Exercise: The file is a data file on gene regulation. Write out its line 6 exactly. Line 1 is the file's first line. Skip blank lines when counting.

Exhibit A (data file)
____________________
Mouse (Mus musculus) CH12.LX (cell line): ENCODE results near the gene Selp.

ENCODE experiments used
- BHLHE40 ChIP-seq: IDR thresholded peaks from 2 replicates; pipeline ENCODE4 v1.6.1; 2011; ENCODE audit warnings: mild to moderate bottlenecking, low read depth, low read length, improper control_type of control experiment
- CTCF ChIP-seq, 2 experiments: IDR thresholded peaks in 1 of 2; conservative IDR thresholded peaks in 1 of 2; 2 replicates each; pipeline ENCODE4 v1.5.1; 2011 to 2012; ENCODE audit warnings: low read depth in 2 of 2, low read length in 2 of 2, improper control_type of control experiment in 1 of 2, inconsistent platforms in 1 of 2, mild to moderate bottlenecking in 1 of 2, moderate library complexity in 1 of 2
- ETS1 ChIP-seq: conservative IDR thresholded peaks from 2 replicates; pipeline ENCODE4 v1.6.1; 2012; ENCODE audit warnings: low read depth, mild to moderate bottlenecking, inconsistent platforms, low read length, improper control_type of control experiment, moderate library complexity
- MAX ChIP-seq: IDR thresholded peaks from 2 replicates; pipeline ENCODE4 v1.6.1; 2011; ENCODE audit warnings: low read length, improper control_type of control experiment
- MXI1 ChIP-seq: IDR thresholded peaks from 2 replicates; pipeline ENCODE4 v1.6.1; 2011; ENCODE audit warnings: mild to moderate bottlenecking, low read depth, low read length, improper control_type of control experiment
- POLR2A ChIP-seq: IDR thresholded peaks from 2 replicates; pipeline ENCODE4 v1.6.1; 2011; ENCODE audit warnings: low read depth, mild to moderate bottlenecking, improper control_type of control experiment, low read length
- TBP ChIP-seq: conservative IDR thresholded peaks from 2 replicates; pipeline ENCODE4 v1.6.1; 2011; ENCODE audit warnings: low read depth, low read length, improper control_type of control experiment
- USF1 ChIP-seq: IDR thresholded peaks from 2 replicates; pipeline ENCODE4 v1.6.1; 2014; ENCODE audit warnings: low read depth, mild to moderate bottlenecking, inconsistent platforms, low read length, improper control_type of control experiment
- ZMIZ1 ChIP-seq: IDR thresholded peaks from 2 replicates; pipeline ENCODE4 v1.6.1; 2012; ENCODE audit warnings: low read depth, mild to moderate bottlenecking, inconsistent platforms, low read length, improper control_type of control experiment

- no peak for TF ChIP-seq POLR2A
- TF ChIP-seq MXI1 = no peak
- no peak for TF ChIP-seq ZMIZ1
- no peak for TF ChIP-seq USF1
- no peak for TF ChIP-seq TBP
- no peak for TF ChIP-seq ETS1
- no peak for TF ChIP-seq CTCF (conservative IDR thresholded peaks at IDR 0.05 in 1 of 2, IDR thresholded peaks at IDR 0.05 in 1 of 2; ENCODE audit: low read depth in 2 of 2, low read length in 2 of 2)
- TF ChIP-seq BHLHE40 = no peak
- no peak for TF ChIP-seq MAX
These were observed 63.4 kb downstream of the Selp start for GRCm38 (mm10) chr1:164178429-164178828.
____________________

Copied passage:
- MAX ChIP-seq: IDR thresholded peaks from 2 replicates; pipeline ENCODE4 v1.6.1; 2011; ENCODE audit warnings: low read length, improper control_type of control experiment